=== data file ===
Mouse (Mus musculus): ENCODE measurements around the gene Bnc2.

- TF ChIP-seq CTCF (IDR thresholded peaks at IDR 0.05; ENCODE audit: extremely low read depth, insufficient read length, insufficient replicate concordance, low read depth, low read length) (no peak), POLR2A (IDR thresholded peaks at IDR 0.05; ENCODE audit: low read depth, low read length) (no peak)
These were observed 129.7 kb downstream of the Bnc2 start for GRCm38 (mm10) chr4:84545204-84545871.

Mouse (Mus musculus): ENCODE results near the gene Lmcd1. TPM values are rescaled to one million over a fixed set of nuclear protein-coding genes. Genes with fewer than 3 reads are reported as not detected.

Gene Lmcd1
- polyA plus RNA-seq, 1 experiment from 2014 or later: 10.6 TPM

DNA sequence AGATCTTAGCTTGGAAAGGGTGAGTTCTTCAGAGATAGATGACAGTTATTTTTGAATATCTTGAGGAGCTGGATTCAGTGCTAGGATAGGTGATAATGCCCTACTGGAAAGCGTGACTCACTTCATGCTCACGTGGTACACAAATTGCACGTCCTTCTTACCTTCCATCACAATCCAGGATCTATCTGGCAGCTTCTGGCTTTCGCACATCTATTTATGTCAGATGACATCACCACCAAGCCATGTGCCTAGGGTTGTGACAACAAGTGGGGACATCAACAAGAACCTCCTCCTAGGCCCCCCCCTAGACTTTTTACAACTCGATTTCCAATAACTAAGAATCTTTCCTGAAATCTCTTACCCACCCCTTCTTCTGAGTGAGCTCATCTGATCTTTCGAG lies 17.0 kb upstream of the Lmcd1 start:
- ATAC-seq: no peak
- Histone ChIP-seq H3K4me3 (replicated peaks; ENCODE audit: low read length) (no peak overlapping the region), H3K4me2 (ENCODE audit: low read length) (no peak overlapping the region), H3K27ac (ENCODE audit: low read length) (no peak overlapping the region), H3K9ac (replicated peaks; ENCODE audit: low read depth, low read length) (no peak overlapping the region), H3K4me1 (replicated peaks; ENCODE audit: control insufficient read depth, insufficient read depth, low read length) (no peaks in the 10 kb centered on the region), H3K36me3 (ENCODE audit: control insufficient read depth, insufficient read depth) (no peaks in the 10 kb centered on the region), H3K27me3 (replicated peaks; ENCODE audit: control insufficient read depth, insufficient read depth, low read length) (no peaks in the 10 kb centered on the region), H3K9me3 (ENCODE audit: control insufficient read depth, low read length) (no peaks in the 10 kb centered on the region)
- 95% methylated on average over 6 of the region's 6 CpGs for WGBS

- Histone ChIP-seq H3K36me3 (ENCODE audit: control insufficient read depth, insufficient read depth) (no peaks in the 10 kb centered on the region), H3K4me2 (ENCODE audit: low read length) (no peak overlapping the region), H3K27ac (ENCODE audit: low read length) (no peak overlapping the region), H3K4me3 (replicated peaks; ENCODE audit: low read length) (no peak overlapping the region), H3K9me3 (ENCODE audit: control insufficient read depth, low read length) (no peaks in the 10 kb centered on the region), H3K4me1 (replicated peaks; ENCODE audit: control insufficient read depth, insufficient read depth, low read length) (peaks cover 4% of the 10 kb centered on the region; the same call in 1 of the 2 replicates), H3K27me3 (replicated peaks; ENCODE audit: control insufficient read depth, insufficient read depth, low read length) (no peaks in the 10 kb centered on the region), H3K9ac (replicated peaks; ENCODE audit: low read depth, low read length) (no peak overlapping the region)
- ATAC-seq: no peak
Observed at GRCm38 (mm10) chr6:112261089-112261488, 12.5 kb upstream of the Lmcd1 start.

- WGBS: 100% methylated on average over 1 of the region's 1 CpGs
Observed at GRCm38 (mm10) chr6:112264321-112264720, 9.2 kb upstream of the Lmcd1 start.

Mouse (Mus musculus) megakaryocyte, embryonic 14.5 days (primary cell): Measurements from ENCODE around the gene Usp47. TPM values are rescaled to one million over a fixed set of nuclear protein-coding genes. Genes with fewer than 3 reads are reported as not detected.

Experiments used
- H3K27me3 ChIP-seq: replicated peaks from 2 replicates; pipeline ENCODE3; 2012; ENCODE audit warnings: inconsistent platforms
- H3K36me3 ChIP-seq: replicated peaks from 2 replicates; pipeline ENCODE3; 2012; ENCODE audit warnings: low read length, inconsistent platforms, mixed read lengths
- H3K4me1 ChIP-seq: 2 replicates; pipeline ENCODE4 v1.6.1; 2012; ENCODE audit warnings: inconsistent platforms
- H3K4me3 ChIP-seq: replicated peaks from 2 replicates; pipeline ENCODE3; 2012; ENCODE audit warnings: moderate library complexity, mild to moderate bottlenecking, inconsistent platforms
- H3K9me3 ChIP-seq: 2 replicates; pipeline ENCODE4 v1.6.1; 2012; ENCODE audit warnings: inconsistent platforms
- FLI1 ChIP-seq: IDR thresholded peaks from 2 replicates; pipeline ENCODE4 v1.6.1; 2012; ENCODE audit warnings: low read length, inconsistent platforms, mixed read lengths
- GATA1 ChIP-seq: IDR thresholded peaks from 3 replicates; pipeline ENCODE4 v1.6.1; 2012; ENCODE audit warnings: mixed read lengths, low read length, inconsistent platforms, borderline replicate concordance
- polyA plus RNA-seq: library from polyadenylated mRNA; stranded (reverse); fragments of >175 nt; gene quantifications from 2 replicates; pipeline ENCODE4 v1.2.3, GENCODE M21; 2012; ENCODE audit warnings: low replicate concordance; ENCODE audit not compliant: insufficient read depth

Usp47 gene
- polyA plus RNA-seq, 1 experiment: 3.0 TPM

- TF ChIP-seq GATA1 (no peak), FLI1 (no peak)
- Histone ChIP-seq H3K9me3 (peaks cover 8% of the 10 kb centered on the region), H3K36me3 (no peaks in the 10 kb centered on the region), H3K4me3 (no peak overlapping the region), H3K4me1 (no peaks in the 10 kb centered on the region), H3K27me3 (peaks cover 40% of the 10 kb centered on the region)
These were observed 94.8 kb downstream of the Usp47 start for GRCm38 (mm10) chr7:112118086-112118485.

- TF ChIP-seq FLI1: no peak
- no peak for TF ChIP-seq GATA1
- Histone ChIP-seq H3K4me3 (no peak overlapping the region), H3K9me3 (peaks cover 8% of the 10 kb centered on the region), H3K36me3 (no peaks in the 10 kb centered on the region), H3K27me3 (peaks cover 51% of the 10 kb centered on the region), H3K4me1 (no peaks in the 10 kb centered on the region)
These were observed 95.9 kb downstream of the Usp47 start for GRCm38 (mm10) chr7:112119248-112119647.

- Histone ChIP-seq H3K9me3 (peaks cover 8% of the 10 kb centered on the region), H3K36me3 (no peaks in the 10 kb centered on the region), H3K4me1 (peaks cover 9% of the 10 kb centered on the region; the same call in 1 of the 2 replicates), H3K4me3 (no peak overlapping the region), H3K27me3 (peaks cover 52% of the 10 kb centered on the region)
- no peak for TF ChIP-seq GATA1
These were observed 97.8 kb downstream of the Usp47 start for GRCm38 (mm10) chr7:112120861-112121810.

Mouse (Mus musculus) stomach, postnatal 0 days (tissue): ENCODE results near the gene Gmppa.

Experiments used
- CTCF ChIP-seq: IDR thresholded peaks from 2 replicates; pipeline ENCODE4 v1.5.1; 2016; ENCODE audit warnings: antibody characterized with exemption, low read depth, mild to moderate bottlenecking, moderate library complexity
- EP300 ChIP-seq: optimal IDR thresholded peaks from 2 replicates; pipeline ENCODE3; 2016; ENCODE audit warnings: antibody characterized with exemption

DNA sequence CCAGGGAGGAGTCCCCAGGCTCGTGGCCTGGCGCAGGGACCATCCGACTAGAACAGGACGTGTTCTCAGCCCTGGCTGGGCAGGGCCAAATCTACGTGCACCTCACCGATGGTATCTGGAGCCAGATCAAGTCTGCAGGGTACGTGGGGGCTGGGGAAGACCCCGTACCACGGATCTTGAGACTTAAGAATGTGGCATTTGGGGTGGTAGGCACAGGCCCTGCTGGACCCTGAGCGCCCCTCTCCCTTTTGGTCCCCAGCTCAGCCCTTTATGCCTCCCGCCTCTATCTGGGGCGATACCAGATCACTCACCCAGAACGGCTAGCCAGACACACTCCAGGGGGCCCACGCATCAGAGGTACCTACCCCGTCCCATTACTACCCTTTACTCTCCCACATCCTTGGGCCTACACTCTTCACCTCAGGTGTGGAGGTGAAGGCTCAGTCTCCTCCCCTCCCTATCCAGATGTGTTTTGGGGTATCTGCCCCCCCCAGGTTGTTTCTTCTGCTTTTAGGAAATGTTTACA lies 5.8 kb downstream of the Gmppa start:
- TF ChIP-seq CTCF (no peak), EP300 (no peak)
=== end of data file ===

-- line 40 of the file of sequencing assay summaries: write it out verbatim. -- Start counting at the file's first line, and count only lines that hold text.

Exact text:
- CTCF ChIP-seq: IDR thresholded peaks from 2 replicates; pipeline ENCODE4 v1.5.1; 2016; ENCODE audit warnings: antibody characterized with exemption, low read depth, mild to moderate bottlenecking, moderate library complexity